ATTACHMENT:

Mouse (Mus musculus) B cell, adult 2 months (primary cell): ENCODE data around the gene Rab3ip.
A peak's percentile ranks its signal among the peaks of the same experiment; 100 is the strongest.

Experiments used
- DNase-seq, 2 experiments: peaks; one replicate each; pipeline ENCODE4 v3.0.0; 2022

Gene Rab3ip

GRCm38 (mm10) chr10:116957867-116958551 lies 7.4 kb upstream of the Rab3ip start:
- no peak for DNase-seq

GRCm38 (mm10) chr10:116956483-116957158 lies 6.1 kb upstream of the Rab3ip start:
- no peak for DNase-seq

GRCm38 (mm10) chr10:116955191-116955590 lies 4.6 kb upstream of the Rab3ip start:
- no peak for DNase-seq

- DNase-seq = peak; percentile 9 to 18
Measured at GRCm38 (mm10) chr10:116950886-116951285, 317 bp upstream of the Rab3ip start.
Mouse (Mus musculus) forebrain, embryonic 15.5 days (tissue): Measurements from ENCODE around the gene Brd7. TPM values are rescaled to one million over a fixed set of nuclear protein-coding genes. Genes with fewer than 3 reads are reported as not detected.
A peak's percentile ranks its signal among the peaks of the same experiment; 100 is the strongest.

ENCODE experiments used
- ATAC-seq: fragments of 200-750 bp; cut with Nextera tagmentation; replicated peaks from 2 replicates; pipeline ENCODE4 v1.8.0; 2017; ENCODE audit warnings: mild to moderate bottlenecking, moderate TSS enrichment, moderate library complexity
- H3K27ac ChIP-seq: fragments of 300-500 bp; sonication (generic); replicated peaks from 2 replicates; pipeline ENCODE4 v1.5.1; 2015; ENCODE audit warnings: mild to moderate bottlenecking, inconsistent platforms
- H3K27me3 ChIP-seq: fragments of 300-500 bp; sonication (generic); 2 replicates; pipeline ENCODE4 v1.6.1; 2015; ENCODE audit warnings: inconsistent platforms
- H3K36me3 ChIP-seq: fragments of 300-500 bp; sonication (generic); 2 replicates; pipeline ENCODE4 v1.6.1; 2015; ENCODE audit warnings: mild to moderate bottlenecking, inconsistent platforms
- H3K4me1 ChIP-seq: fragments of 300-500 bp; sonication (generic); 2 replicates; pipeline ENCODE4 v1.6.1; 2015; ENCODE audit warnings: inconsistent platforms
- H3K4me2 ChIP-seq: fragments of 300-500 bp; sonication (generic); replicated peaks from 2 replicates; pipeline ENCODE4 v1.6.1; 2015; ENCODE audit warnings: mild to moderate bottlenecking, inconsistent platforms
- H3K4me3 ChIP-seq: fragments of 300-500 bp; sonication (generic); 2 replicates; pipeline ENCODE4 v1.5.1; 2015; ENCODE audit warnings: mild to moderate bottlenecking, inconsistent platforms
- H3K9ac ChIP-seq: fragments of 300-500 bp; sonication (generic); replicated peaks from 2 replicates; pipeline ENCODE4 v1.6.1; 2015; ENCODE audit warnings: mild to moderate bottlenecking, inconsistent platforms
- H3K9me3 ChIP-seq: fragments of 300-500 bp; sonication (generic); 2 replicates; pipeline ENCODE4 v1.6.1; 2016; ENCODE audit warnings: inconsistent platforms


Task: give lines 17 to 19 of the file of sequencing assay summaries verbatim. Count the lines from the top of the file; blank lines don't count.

- ATAC-seq: fragments of 200-750 bp; cut with Nextera tagmentation; replicated peaks from 2 replicates; pipeline ENCODE4 v1.8.0; 2017; ENCODE audit warnings: mild to moderate bottlenecking, moderate TSS enrichment, moderate library complexity
- H3K27ac ChIP-seq: fragments of 300-500 bp; sonication (generic); replicated peaks from 2 replicates; pipeline ENCODE4 v1.5.1; 2015; ENCODE audit warnings: mild to moderate bottlenecking, inconsistent platforms
- H3K27me3 ChIP-seq: fragments of 300-500 bp; sonication (generic); 2 replicates; pipeline ENCODE4 v1.6.1; 2015; ENCODE audit warnings: inconsistent platforms